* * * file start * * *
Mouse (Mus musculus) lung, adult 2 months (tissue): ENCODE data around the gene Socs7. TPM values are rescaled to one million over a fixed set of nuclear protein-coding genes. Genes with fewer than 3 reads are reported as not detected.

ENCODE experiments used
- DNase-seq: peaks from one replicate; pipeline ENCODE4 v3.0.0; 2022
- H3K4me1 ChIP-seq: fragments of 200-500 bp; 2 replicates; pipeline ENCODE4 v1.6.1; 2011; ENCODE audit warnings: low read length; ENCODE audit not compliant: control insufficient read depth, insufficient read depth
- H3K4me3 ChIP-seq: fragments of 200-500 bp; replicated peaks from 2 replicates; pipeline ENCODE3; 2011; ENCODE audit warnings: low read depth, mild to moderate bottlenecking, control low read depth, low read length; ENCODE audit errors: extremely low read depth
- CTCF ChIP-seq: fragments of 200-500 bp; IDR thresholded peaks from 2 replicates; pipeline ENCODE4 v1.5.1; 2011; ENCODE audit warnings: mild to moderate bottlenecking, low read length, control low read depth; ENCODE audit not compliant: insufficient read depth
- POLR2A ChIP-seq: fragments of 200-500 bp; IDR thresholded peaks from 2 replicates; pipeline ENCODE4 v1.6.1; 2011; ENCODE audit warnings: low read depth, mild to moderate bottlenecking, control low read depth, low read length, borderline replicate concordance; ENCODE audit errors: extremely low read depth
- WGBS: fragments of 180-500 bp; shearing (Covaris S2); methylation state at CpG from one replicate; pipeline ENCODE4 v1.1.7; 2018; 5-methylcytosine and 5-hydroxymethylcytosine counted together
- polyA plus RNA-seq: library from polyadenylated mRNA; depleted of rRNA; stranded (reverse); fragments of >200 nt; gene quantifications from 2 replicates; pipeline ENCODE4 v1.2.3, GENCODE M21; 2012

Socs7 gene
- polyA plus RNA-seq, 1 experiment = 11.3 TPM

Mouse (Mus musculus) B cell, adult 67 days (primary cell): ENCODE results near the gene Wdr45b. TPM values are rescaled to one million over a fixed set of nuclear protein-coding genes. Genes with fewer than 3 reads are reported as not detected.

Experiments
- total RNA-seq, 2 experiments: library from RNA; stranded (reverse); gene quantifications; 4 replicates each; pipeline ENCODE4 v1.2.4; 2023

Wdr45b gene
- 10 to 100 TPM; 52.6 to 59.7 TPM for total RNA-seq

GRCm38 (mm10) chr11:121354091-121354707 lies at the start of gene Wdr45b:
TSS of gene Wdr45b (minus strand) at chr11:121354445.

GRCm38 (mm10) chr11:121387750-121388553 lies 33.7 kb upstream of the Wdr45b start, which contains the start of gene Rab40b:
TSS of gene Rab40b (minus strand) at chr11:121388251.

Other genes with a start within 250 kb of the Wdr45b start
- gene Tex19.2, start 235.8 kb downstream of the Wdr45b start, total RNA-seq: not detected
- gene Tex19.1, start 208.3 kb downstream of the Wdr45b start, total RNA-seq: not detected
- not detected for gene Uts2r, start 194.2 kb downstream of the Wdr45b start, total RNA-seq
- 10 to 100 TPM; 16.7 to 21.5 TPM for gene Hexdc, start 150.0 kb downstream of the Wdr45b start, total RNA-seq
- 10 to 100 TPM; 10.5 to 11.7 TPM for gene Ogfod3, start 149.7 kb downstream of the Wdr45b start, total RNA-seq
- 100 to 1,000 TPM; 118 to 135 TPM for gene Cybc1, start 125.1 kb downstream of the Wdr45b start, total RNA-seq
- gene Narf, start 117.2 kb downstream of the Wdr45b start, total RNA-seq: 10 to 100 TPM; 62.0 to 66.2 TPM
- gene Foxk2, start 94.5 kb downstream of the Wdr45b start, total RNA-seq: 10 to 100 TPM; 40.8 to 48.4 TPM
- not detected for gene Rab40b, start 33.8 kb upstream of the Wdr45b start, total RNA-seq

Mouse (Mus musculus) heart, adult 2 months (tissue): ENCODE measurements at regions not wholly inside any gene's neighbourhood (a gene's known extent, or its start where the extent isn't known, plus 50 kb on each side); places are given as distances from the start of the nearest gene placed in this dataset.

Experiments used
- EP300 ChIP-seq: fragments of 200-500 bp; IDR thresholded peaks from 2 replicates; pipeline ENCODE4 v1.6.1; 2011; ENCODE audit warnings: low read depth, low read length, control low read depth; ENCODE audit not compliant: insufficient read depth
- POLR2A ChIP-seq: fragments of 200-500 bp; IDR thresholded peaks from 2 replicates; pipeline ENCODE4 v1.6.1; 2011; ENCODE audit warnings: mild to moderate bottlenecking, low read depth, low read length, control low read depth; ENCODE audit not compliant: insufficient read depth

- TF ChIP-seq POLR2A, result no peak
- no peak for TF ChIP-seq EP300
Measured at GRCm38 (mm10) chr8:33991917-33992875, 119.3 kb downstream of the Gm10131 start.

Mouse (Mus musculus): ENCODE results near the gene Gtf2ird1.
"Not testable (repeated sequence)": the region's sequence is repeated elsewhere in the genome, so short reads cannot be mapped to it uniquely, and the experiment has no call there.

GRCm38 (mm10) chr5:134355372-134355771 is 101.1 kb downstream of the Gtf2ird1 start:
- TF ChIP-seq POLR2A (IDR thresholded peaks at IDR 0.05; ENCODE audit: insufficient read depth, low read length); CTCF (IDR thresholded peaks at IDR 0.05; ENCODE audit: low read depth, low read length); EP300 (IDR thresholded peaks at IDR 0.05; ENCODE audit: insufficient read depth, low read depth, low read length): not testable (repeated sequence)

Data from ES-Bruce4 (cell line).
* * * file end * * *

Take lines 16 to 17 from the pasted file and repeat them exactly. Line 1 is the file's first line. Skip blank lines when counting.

- 10 to 100 TPM; 52.6 to 59.7 TPM for total RNA-seq

GRCm38 (mm10) chr11:121354091-121354707 lies at the start of gene Wdr45b: